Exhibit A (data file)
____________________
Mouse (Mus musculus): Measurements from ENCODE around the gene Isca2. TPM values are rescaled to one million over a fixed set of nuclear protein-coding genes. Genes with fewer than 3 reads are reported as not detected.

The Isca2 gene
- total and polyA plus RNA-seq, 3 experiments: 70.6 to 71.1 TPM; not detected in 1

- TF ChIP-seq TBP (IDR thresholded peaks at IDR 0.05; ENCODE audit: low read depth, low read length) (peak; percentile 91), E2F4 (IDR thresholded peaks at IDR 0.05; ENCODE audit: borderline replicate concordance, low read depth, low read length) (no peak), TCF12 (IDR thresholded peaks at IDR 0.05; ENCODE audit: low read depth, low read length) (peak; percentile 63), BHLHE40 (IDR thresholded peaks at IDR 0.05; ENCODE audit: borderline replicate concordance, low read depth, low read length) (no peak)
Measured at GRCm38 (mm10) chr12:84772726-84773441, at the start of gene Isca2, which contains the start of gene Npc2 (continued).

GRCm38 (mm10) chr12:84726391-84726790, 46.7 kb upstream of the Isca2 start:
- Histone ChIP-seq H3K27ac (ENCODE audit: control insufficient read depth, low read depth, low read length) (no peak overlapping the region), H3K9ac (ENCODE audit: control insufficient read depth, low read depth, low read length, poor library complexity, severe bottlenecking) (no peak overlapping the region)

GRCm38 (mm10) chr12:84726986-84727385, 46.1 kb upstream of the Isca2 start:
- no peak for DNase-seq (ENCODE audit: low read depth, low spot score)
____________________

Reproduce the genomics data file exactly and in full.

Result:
Mouse (Mus musculus): Measurements from ENCODE around the gene Isca2. TPM values are rescaled to one million over a fixed set of nuclear protein-coding genes. Genes with fewer than 3 reads are reported as not detected.

The Isca2 gene
- total and polyA plus RNA-seq, 3 experiments: 70.6 to 71.1 TPM; not detected in 1

- TF ChIP-seq TBP (IDR thresholded peaks at IDR 0.05; ENCODE audit: low read depth, low read length) (peak; percentile 91), E2F4 (IDR thresholded peaks at IDR 0.05; ENCODE audit: borderline replicate concordance, low read depth, low read length) (no peak), TCF12 (IDR thresholded peaks at IDR 0.05; ENCODE audit: low read depth, low read length) (peak; percentile 63), BHLHE40 (IDR thresholded peaks at IDR 0.05; ENCODE audit: borderline replicate concordance, low read depth, low read length) (no peak)
Measured at GRCm38 (mm10) chr12:84772726-84773441, at the start of gene Isca2, which contains the start of gene Npc2 (continued).

GRCm38 (mm10) chr12:84726391-84726790, 46.7 kb upstream of the Isca2 start:
- Histone ChIP-seq H3K27ac (ENCODE audit: control insufficient read depth, low read depth, low read length) (no peak overlapping the region), H3K9ac (ENCODE audit: control insufficient read depth, low read depth, low read length, poor library complexity, severe bottlenecking) (no peak overlapping the region)

GRCm38 (mm10) chr12:84726986-84727385, 46.1 kb upstream of the Isca2 start:
- no peak for DNase-seq (ENCODE audit: low read depth, low spot score)